South African novel The Keeper is almost a keeper

A review by Brenda Daniels

The Keeper is written by South African author Marguerite Poland. It tells the story of Hannes Harker, a lighthouse keeper who worked in the 1950s before automation takes over. Extremely efficient, Hannes is totally dedicated to his job and jumps at the chance to take up a remote posting on an island off the southern Cape coast.

Accompanied by his morose wife Aletta, the two arrive on an island inhabited largely by workers who collect and make compost from the abundance of available bird faeces. The place is also full of memories for Hannes. Hannes’s father was a lighthouse keeper and his mother, who lived with him, died mysteriously when Hannes was just a boy.

Deeply affected by the trauma of his childhood, Hannes is startled one day to find a special memento made by his mother. In his shock he stumbles and falls, badly injuring himself. He has to be taken to the mainland and spends a long time recuperating in hospital.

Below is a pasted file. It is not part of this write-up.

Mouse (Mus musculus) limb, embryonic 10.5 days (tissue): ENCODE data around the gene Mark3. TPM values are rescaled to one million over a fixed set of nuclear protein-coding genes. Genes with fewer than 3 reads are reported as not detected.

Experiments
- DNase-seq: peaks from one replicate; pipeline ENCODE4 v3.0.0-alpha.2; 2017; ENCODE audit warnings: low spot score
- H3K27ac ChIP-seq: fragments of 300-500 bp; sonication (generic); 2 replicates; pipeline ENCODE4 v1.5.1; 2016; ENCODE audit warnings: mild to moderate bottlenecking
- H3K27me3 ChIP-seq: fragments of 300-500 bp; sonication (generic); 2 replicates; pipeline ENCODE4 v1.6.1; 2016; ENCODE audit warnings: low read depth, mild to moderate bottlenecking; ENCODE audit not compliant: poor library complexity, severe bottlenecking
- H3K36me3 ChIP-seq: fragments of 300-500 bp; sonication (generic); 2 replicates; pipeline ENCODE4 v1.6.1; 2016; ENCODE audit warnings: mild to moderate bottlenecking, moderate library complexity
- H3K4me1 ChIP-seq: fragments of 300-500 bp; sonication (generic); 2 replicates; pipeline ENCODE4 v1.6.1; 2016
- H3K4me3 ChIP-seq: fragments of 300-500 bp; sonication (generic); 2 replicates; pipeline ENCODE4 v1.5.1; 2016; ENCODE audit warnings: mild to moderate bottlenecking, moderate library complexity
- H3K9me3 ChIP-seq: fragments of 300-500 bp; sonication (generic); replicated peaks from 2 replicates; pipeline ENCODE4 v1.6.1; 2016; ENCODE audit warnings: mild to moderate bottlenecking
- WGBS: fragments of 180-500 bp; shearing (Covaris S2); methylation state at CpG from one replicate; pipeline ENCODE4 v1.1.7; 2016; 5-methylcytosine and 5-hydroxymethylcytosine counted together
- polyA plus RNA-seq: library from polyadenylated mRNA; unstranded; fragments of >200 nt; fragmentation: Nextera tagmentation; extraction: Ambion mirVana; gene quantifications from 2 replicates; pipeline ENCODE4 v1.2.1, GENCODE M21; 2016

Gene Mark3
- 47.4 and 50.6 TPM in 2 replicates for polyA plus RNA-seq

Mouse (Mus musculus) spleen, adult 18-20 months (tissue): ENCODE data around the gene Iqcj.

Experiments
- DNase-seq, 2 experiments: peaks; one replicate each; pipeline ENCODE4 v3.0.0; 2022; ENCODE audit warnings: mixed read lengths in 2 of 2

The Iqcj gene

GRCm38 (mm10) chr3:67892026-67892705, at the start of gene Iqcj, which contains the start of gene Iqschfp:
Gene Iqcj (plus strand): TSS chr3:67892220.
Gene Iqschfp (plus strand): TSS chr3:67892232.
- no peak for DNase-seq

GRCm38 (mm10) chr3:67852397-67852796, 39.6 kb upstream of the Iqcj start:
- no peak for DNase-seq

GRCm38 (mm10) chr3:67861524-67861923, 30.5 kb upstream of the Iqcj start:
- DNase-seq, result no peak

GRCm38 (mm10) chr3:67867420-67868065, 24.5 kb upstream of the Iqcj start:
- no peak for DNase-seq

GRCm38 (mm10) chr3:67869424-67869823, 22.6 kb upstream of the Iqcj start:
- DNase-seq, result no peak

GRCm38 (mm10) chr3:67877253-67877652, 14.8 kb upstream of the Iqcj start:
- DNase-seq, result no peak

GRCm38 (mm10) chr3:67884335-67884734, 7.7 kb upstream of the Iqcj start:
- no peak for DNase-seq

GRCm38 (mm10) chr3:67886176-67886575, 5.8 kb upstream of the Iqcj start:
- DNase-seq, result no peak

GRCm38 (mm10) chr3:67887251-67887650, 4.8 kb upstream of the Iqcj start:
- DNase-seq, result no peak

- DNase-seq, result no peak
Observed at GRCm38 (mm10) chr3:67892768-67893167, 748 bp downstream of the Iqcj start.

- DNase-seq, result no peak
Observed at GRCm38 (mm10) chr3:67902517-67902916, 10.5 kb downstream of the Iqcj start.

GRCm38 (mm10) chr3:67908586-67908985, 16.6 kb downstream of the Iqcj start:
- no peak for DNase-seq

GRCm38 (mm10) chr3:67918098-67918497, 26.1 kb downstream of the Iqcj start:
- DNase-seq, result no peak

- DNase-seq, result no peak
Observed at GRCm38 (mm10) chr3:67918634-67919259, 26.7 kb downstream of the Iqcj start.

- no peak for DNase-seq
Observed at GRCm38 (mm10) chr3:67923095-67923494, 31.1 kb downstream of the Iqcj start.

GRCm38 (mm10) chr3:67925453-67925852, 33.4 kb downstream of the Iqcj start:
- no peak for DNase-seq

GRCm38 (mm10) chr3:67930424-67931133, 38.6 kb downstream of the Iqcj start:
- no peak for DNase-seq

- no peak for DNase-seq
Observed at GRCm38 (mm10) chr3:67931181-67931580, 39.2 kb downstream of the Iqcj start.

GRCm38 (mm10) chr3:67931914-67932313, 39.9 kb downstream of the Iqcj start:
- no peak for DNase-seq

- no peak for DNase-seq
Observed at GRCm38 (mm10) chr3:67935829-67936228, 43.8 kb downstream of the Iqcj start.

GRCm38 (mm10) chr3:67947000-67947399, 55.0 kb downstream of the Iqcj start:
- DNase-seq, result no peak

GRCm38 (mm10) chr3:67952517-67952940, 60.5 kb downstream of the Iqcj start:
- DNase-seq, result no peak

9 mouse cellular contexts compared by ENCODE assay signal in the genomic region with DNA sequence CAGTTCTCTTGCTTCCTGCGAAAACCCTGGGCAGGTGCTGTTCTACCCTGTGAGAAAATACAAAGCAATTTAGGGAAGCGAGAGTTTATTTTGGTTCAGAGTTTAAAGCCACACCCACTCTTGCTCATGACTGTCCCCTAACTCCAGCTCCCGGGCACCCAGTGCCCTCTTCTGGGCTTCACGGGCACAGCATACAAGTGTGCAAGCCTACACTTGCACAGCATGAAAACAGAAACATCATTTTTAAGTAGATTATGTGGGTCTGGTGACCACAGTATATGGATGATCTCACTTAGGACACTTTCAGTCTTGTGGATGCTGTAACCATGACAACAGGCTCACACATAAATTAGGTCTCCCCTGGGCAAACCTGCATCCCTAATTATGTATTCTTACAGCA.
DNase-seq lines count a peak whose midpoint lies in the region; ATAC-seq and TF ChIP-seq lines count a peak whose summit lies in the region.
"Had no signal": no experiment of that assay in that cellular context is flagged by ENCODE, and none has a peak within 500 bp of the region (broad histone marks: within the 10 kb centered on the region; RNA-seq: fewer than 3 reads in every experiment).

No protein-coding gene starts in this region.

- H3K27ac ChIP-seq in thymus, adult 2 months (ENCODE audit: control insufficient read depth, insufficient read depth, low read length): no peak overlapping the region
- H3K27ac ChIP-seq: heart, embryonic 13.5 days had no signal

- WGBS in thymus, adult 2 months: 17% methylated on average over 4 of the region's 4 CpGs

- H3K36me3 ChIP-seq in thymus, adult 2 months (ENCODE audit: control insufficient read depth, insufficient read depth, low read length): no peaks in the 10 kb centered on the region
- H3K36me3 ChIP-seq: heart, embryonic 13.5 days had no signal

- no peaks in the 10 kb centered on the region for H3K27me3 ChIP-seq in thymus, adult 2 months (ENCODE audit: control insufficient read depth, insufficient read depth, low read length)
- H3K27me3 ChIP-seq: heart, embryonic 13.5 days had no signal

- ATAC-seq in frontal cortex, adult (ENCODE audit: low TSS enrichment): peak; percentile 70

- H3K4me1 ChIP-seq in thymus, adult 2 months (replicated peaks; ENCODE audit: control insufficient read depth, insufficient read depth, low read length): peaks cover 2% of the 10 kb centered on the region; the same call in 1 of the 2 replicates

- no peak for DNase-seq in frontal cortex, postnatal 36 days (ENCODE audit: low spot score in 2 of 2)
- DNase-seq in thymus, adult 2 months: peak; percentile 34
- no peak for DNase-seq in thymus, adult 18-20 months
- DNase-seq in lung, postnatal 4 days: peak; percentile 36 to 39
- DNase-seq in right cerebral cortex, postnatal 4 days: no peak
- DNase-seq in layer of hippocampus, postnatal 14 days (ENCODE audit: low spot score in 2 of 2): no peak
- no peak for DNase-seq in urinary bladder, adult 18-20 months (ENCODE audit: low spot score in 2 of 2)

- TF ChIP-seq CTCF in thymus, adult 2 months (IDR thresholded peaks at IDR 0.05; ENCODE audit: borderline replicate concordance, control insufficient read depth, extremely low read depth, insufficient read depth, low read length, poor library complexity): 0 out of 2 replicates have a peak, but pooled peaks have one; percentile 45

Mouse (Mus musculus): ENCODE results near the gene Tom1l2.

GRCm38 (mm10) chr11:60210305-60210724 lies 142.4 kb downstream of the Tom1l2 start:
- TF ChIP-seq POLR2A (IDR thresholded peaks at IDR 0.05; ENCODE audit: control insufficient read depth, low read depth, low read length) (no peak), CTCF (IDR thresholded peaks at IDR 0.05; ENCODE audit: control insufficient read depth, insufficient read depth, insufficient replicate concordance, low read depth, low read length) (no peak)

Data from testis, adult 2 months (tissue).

Much of the book is written from the viewpoint of Hannes relating his story to a wise, patient nurse, Sister Rika. As he tries to understand his past, Rika, in a sense, becomes his keeper.

The Keeper is a lonely, depressing story, something I didn’t enjoy. It is saved from complete morbidity, however, by the underlying theme of relationship. It is also beautifully and simply written, contains deep meanings that require some reflection to be appreciated, and is a welcome South African novel.

Photo supplied by Penguin.

Photo supplied by Penguin.


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